Arthur G. Fisk

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Arthur G. Fisk
Arthur Fisk Pic wiki.JPG
34th Speaker of the California State Assembly
In office
January 1903 – March 1903
Preceded by Cornelius W. Pendleton
Succeeded by Frank C. Prescott
Personal details
Born November 23, 1868[1]
Baltimore, MD
Died February 25, 1938(1938-02-25) (aged 69)
Los Angeles
Political party Republican

Arthur G. Fisk (1868–1938), was a U.S. Republican politician and at age 35 was elected as Speaker of the California State Assembly.[2] He also served as Postmaster of San Francisco during the 1906 earthquake, and U.S. Commissioner for Northern California in his later years. At age 65, he was sentenced to federal prison for embezzling bail bond money under his control.

Born in Baltimore, Maryland, Arthur Fisk was brought to Santa Barbara, California as an infant by his parents in 1869. His family soon thereafter moved to San Francisco, where Fisk grew up and attended public schools. Fisk graduated from Harvard Law School in 1894. He soon returned to San Francisco to work in the law firm of former Assembly Speaker Morris M. Estee.[3]

In 1900, Fisk was elected to the State Assembly and served as Chairman of the powerful Ways and Means Committee in 1901. Since the legislature was part-time, Fisk also ran for District Attorney in San Francisco but narrowly lost. In 1903 he was elected as Speaker of the Assembly.

Soon thereafter, Fisk was appointed as Postmaster of San Francisco. It was in this position he suffered his first public controversy. In the wake of the 1906 earthquake, Fisk had allowed mail to be sent without postage, which was technically illegal, and was estimated to cost the federal government $60,000. Fisk said he "forwarded hundreds of thousands of letters without postage throughout the United States. These letters were written on old cuffs, pieces of cardboard, anything. They went into the mail bags and I was liable to criminal prosecution...Thousands were homeless, without food and without means of communicating with relatives. I established kitchens in the basement of the post office and fed hundreds of starving people."[4] Five years later, an act of Congress exonerated Fisk. When Democrats gained the White House in 1912, President Wilson asked for Fisk's resignation as Postmaster.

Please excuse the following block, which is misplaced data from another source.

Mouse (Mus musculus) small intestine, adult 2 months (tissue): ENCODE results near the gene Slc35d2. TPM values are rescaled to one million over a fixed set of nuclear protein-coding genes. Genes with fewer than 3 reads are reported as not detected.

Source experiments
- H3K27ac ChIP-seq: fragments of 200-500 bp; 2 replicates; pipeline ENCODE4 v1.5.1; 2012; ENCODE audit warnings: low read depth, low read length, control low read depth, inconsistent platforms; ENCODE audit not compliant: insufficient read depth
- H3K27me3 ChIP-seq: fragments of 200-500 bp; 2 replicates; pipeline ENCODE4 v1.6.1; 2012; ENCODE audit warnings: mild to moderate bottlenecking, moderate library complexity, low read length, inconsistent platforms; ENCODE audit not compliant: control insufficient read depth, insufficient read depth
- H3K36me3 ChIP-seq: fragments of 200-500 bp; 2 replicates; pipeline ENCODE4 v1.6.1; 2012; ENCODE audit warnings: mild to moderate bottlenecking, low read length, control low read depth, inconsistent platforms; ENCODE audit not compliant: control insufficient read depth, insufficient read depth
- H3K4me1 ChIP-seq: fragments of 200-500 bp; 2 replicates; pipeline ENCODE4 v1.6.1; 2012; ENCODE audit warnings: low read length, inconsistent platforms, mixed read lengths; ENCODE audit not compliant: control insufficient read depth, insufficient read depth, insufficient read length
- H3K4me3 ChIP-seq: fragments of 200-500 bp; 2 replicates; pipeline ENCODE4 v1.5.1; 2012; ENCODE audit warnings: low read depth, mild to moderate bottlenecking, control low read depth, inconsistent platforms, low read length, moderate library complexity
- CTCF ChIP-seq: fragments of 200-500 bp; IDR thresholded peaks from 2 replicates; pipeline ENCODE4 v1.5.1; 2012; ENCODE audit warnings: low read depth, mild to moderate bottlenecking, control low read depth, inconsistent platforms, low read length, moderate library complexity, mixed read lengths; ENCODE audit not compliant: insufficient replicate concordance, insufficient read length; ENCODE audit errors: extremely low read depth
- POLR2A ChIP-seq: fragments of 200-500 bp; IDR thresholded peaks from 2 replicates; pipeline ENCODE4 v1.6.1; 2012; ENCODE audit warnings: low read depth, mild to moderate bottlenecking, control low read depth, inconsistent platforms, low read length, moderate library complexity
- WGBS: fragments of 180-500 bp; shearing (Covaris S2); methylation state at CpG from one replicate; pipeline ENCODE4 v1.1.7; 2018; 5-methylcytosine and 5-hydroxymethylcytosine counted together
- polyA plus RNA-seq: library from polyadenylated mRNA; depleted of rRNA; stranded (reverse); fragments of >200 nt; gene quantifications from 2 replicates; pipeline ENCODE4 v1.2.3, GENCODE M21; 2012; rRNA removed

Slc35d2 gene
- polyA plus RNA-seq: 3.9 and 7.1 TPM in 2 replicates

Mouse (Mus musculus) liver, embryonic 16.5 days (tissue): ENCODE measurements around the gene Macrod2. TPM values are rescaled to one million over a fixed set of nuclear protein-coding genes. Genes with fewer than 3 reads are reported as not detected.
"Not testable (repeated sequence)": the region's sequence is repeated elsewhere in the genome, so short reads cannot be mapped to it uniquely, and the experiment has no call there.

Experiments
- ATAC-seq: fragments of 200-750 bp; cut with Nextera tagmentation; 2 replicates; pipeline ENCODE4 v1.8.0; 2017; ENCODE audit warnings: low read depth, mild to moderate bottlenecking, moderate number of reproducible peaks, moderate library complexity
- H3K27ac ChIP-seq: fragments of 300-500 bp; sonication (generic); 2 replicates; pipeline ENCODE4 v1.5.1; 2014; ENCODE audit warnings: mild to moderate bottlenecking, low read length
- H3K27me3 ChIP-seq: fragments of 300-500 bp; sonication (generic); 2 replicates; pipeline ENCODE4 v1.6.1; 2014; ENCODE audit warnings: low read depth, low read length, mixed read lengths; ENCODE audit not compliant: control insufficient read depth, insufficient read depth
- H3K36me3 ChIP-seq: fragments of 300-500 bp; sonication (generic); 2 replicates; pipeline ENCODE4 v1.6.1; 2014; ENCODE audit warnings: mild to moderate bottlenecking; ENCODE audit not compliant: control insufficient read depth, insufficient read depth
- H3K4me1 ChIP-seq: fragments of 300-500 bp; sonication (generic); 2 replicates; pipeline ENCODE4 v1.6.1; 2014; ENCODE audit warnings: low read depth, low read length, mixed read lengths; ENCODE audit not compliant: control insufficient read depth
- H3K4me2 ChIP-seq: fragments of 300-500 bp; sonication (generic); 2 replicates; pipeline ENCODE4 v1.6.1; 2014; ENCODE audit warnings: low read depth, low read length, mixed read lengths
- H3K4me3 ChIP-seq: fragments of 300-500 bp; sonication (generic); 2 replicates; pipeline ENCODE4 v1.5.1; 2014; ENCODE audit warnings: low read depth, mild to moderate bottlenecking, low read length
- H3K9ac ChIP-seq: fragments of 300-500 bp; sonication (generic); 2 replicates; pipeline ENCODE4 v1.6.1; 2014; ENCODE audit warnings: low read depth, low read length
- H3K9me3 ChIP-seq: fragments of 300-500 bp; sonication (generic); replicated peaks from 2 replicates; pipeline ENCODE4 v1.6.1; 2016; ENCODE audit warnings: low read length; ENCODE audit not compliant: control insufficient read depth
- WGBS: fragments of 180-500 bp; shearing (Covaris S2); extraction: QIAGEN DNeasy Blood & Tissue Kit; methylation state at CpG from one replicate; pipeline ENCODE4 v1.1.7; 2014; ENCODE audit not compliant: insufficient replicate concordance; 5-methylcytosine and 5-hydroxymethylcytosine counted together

In 1913, Fisk began managing the finances of Anita Baldwin McClaugry, heiress to the fortunes of famous California businessman and racetrack industry pioneer Lucky Baldwin.[4]

In 1928, Fisk was appointed as United States Commissioner for Northern California. It was in this capacity that Fisk was sued by the federal government for $25,000 for his mishandling of alien property cases. Unable to adequately fund his legal defense, Fisk embezzled bail bond money in his custody to fight the government charges against him. Although he won the original lawsuit, it was discovered he misappropriated the bail bond funds and therefore was charged for embezzlement. At age 65, Fisk pleaded guilty to charges of mishandling the bail bond money in his custody. As a result, he served two years in federal prison at Carson City, Nevada. He was released on parole in 1935 at age 67. Said Fisk, "A reputation for honesty and integrity was destroyed and life as I knew it ended."[4]

In the end, Fisk was bitter that none of his friends and old political allies intervened to help his original case. He died in Los Angeles at age 70 on February 25, 1938, at the home of his daughter, Mrs. Hugh W. Mason.

Sources[edit]

  • San Francisco Chronicle, February 26, 1938.
  • Government of the State of California 1903, Fred Coleman, Sacramento: 1903.
  • California Blue Book, 1903, Office of State Printing: Sacramento.

References[edit]

  1. ^ Note: Fisk's year of birth is unclear. His obituary lists 1867 as his birth year; his biography in the Fred Coleman book lists it as 1868.
  2. ^ Fisk obituary, San Francisco Chronicle, February 26, 1938. See also, The Government of the State of California 1903, Fred Coleman, Sacramento: 1903.
  3. ^ Government of the State of California 1903, Fred Coleman, Sacramento: 1903.
  4. ^ a b c San Francisco Chronicle, February 26, 1938.
Preceded by
Cornelius W. Pendleton
Speaker of the California State Assembly
January 1903 – March 1903
Succeeded by
Frank C. Prescott